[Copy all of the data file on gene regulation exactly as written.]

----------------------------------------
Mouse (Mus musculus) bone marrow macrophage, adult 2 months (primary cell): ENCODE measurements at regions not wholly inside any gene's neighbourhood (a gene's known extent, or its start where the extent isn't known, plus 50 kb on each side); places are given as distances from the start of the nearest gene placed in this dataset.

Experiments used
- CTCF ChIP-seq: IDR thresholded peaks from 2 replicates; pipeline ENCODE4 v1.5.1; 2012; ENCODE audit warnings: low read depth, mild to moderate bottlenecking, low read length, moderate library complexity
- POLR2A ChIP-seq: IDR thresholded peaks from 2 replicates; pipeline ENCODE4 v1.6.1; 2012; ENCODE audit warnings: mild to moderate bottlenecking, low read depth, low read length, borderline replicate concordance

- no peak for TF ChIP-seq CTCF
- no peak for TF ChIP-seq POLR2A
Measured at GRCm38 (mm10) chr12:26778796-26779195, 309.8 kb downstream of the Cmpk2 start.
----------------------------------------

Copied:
Mouse (Mus musculus) bone marrow macrophage, adult 2 months (primary cell): ENCODE measurements at regions not wholly inside any gene's neighbourhood (a gene's known extent, or its start where the extent isn't known, plus 50 kb on each side); places are given as distances from the start of the nearest gene placed in this dataset.

Experiments used
- CTCF ChIP-seq: IDR thresholded peaks from 2 replicates; pipeline ENCODE4 v1.5.1; 2012; ENCODE audit warnings: low read depth, mild to moderate bottlenecking, low read length, moderate library complexity
- POLR2A ChIP-seq: IDR thresholded peaks from 2 replicates; pipeline ENCODE4 v1.6.1; 2012; ENCODE audit warnings: mild to moderate bottlenecking, low read depth, low read length, borderline replicate concordance

- no peak for TF ChIP-seq CTCF
- no peak for TF ChIP-seq POLR2A
Measured at GRCm38 (mm10) chr12:26778796-26779195, 309.8 kb downstream of the Cmpk2 start.